The seven decades since the end of World War II were an era of trade agreements. The world’s major economies were in a perpetual state of trade negotiations, including two major global multilateral deals: the General Agreement on Tariffs and Trade (GATT) and the treaty establishing the World Trade Organization. In addition, more than 500 bilateral and regional trade agreements were signed – the vast majority of them since the WTO replaced the GATT in 1995.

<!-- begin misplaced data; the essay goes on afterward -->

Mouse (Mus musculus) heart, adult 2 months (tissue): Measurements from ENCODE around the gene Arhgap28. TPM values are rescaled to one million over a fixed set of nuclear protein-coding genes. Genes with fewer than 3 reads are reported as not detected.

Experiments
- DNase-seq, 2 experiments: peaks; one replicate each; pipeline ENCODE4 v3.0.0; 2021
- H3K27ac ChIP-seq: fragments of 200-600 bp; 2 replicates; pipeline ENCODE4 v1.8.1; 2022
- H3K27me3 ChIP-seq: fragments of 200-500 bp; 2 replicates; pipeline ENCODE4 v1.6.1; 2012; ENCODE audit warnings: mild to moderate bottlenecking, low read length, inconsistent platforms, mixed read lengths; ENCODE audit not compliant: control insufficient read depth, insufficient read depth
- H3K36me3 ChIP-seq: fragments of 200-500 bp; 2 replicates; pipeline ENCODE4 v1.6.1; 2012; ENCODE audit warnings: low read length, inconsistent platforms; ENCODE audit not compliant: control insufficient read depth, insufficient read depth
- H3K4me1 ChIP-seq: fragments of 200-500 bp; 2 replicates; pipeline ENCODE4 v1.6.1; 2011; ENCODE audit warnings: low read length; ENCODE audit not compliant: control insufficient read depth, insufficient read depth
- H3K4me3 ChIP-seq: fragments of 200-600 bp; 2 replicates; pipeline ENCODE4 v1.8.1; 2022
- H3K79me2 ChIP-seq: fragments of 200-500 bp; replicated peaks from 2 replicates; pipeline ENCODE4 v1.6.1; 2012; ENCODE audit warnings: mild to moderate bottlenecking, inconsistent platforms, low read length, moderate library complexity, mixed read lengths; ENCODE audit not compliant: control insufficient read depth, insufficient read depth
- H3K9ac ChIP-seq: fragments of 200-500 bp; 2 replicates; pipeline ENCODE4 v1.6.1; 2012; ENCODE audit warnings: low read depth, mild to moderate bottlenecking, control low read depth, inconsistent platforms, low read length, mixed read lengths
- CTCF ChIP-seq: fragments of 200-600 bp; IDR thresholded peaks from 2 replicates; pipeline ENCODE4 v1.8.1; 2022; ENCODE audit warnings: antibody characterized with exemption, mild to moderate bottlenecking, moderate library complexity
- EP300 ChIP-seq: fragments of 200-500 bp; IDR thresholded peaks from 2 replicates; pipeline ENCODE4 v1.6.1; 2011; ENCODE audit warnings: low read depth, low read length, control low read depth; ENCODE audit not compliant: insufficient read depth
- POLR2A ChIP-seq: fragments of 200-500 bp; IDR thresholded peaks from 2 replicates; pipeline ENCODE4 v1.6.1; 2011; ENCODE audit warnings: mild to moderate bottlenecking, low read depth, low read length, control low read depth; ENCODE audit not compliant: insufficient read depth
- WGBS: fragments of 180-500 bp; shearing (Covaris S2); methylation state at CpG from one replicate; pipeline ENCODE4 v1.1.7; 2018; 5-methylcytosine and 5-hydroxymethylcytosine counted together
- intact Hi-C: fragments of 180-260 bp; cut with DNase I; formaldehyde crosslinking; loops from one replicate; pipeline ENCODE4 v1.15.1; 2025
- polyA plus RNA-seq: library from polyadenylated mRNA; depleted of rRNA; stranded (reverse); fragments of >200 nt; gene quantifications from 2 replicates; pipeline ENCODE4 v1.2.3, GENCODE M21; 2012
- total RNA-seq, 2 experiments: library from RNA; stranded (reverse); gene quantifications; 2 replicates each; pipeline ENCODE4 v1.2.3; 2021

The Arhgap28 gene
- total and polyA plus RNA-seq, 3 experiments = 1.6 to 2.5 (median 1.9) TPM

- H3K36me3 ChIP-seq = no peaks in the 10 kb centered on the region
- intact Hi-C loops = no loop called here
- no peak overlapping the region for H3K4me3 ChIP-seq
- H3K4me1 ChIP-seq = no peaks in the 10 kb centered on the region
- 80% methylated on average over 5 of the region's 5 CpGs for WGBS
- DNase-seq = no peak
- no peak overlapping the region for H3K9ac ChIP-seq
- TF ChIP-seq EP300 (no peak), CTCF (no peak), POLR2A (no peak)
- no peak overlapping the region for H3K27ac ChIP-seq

The populist revolts of 2016 will almost certainly put an end to this hectic deal-making. While developing countries may pursue smaller trade agreements, the two major deals on the table, the Trans-Pacific Partnership (TPP) and the Transatlantic Trade and Investment Partnership (TTIP), are as good as dead after the election of Donald Trump as U.S. president.
We should not mourn their passing.